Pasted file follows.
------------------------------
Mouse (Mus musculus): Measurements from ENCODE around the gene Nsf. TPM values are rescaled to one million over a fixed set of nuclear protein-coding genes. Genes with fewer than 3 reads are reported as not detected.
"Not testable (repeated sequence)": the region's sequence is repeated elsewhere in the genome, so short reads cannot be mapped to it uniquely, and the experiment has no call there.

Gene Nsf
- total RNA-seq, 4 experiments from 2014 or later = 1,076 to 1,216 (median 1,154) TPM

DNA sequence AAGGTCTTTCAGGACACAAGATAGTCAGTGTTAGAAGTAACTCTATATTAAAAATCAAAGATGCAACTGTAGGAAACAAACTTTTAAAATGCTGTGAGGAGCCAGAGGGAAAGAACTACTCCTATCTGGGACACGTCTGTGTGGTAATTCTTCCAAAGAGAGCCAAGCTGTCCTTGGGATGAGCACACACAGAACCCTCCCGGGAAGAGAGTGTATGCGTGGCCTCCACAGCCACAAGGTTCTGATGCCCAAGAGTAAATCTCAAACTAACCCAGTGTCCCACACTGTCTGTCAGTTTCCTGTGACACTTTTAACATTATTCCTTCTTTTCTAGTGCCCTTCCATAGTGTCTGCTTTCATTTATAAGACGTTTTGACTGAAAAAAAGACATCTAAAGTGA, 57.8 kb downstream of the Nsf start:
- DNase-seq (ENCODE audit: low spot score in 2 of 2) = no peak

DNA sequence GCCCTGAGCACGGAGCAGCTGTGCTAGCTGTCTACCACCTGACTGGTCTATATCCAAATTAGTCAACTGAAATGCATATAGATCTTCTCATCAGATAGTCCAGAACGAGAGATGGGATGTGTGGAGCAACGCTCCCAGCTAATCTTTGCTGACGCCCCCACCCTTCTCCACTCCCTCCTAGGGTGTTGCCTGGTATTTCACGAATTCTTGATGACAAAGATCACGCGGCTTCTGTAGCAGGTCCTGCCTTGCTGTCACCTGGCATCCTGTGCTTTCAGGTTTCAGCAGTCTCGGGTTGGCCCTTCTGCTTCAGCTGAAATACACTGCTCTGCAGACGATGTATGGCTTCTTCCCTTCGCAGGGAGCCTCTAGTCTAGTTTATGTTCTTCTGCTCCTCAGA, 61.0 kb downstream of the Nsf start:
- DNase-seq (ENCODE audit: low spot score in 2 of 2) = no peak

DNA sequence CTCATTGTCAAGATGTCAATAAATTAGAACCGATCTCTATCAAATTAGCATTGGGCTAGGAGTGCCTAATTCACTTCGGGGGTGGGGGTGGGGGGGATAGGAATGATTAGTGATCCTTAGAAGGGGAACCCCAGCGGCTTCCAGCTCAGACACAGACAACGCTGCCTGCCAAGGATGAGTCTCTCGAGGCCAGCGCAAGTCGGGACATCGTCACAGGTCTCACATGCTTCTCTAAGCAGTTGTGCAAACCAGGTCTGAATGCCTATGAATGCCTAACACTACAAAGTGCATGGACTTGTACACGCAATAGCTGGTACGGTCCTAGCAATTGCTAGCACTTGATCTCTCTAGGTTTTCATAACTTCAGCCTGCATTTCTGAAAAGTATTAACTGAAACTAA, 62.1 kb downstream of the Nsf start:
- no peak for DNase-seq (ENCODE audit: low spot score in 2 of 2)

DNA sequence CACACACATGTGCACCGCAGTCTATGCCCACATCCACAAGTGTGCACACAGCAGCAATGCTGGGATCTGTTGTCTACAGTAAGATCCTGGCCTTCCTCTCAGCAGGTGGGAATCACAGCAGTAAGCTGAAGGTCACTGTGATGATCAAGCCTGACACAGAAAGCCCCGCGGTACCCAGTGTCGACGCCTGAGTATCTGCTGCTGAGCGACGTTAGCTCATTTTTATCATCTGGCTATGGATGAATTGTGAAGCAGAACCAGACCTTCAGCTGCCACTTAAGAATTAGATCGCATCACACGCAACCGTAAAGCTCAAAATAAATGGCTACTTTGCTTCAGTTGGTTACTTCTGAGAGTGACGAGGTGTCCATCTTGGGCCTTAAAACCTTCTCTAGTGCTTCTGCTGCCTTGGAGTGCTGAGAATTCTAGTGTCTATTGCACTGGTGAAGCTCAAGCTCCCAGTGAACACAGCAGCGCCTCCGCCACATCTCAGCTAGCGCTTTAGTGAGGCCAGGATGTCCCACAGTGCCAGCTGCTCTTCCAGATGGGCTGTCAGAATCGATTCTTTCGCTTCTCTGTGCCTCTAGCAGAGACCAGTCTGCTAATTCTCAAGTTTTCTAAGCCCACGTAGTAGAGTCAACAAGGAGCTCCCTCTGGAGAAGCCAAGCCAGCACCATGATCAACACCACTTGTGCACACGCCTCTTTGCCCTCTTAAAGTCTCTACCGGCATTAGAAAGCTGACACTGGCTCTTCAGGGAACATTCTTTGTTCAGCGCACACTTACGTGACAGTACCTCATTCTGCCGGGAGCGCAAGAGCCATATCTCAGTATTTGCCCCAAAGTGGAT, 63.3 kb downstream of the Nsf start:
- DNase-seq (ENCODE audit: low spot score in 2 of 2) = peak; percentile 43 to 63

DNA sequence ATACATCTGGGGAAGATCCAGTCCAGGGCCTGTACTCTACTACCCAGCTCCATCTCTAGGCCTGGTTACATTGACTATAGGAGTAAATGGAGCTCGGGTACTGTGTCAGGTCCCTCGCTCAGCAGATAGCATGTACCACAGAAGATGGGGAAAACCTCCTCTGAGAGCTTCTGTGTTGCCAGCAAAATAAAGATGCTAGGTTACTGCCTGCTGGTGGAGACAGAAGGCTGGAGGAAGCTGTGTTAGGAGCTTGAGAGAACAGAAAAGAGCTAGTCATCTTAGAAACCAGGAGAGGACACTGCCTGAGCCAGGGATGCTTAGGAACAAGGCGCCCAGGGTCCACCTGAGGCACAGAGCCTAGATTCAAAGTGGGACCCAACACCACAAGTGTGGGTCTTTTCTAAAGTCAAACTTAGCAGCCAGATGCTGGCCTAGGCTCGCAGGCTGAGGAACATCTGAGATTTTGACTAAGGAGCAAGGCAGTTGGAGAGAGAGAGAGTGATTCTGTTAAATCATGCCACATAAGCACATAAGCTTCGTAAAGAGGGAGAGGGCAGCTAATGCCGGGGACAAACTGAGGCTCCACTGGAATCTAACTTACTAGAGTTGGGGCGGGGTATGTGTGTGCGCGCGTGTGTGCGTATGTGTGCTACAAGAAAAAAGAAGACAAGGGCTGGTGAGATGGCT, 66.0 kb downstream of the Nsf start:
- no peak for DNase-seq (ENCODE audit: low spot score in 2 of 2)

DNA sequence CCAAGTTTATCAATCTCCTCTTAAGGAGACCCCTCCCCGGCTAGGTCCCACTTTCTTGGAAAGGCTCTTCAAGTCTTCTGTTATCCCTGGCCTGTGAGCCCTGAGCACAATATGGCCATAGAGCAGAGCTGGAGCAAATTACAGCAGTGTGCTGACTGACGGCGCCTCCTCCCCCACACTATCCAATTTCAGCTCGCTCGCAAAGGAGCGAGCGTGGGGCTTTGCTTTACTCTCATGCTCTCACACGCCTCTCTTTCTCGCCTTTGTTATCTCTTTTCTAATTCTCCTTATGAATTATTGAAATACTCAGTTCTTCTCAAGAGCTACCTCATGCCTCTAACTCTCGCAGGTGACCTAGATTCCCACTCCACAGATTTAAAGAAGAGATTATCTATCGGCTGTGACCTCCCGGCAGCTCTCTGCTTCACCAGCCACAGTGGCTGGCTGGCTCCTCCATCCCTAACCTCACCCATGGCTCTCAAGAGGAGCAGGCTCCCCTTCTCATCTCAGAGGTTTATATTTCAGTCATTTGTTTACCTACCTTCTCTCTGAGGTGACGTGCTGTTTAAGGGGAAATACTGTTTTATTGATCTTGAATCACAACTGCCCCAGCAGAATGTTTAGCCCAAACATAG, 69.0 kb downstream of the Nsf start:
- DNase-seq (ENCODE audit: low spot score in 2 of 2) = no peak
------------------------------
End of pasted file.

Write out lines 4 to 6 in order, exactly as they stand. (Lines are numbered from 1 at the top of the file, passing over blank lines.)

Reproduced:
- total RNA-seq, 4 experiments from 2014 or later = 1,076 to 1,216 (median 1,154) TPM

DNA sequence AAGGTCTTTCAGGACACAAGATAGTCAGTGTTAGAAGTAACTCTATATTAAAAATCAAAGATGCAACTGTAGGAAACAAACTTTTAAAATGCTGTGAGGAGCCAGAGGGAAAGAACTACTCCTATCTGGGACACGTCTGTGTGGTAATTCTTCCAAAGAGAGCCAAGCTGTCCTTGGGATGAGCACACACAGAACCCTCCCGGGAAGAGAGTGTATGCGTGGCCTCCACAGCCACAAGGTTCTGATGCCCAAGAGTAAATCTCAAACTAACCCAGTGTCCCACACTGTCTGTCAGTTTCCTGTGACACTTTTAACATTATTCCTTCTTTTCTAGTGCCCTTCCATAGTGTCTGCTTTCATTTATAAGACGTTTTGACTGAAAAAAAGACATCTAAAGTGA, 57.8 kb downstream of the Nsf start:
- DNase-seq (ENCODE audit: low spot score in 2 of 2) = no peak